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Auditing when Database Files Change

As a Database Administrator, something that should be part of your database audit is monitoring the growth of files. That means tracking when the log file grows and tracking when the data file(s) grow(s). Many will argue that there is nothing worse than not knowing when a database-related file changed in size except maybe when it rapidly and constantly grows until the disk is filled.

Beyond just trapping when these events occur, the DBA usually also wants to know what caused the file to grow or shrink. This has been a problem that has plagued many a DBA over time. Sure there are plenty of methods to assist in the capture of such things. I even wrote about that quite some time ago here. In that article, I gave the tools to help track when a transaction log grew. Today, I am looking to share a different method on how to trap the executing SQL that causes a file to grow. And unlike that previous method, this method will also help to track when a file decreases in size.

I do want to point out that there is an alternate method to capture the shrink events if you wish to read more. I wrote previously about using the default trace to capture when a shrink occurs within the instance. This can be captured thanks to the default trace. You can read all about that over here. Despite the availability of the information within the default trace, I think the method I share here will be lightweight enough that it won’t hurt to have it running—at least occasionally.

Enter the Database Audit

If you have become accustomed to reading my articles, you will probably surmise that there is some degree of setup that needs to be done before I get to the meat of the matter. That holds true today. It just wouldn’t be right to share a method to do something without a harness to show how to get there. So, let’s get the setup out of the way.

Use master;
Go
IF DB_ID('Sandbox2') IS NULL 
BEGIN
	EXECUTE ('CREATE DATABASE Sandbox2');
END
GO

/*We Need The database ID of the newly created Sandbox2 Database - just file it away */
SELECT db_id('Sandbox2') as DatabaseID

Since we will be wanting to create something that will track when a file changes in size, we will need to have a baseline of the size of the files for the newly created Sandbox2 database. Let’s capture that with the following query. Small note on this query is that I am including the tempdb related file sizes. You don’t need to include that, but it may be of interest for future testing.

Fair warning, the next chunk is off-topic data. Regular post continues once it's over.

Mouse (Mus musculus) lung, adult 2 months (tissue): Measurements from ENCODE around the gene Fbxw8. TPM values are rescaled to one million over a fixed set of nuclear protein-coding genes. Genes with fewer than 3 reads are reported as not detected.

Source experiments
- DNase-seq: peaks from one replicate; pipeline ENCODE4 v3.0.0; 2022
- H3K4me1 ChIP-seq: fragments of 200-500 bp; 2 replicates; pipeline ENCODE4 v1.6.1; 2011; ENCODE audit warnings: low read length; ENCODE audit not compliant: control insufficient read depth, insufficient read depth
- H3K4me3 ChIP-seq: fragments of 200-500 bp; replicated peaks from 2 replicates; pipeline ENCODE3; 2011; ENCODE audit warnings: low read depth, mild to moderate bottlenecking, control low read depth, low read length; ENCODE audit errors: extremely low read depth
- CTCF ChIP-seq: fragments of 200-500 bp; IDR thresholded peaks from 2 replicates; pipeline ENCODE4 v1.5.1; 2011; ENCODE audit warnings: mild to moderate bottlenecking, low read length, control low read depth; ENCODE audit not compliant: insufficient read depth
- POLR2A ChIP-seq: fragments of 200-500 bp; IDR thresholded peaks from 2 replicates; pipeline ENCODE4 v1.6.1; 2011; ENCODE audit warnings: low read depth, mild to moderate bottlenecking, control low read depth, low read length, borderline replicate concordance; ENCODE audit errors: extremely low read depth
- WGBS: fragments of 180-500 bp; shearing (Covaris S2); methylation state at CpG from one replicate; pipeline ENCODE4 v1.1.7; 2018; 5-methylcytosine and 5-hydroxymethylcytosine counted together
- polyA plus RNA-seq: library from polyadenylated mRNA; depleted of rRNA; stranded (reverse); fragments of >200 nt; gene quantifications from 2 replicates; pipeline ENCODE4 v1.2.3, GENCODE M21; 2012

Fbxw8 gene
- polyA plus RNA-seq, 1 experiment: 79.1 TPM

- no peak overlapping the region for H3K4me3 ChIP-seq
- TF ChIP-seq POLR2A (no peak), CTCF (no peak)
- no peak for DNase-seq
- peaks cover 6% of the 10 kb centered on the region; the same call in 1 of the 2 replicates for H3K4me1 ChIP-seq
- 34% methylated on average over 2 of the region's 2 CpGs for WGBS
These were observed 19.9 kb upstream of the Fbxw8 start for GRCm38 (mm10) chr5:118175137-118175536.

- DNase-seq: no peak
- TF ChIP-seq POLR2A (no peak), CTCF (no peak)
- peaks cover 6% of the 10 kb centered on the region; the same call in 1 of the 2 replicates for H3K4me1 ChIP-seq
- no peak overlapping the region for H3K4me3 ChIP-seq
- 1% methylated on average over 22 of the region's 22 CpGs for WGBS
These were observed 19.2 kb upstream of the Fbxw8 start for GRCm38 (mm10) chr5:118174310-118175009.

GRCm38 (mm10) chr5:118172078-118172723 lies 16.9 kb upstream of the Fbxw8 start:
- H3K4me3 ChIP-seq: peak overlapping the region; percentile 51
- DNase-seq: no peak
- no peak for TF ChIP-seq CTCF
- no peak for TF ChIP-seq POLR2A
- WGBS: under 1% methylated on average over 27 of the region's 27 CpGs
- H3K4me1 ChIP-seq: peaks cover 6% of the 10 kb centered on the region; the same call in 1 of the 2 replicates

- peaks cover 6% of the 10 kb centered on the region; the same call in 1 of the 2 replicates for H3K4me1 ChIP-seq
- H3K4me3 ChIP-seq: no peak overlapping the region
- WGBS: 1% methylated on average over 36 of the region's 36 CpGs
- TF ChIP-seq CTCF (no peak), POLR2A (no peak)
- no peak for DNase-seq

SELECT DB_NAME(database_id) AS DBName,name AS FileName,size/124.0 AS size_mb
	FROM master.sys.master_files
	WHERE database_id in (2, DB_ID('Sandbox2'));

That is all the setup that is needed at this point. We are now ready to implement a tool that can help us monitor these changes. This tool is lightweight and pretty efficient at capturing the info that would be essential for the exceptional DBA to keep on top of the changes occurring in his/her environment. This tool comes to us in the form of an extended event. Let’s do a little checking into what is available before we dive into the actual XE session itself.

First, when you are curious, if there is an extended event that may be sufficient for your needs, you should check the event store to see what is there. We can do that via a query similar to the following.

SELECT c.object_name as EventName,p.name as PackageName,o.description as EventDescription
	FROM sys.dm_xe_objects o
		INNER JOIN sys.dm_xe_object_columns c 
			ON o.name = c.object_name
			and o.package_guid = c.object_package_guid
		INNER JOIN sys.dm_xe_packages p
			on o.package_guid = p.guid
	WHERE object_type='event'
		AND c.name = 'channel'
		AND (c.object_name like '{529e71a51265b45c1f7f96357a70e3116ccf61cf0135f67b2aa293699de35170}file_size{529e71a51265b45c1f7f96357a70e3116ccf61cf0135f67b2aa293699de35170}'
			or c.object_name like '{529e71a51265b45c1f7f96357a70e3116ccf61cf0135f67b2aa293699de35170}growth{529e71a51265b45c1f7f96357a70e3116ccf61cf0135f67b2aa293699de35170}')